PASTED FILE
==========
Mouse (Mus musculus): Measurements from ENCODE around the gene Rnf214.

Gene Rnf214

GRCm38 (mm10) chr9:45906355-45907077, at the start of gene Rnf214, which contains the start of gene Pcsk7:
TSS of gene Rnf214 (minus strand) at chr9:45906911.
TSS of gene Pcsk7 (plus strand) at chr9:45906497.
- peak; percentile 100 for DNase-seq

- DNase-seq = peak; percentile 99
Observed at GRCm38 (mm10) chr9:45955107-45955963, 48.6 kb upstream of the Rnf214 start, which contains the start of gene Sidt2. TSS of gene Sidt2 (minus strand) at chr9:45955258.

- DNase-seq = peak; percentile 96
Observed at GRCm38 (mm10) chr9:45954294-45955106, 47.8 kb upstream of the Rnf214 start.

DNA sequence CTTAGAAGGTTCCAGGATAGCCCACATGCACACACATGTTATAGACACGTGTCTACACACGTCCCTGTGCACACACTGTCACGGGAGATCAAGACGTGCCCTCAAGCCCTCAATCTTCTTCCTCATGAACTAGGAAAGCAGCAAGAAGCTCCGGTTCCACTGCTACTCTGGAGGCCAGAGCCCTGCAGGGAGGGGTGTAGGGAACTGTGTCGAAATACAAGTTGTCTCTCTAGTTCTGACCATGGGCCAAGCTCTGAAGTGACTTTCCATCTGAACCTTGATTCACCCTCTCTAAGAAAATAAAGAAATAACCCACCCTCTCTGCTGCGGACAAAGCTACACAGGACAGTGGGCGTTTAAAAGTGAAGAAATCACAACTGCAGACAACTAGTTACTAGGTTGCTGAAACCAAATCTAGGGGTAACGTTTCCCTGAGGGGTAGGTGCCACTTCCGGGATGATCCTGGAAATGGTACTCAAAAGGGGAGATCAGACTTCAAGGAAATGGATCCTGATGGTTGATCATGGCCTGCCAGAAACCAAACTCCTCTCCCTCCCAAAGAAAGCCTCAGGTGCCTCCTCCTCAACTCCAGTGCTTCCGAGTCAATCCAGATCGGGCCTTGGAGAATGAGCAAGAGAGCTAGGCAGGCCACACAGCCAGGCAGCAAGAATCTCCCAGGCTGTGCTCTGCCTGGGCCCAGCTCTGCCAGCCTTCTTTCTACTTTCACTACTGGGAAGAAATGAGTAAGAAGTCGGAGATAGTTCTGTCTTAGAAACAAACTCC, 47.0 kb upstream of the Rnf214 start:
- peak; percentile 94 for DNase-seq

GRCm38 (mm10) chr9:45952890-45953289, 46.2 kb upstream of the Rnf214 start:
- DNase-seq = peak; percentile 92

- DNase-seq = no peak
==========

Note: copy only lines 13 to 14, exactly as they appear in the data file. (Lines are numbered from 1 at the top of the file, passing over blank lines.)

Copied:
GRCm38 (mm10) chr9:45952890-45953289, 46.2 kb upstream of the Rnf214 start:
- DNase-seq = peak; percentile 92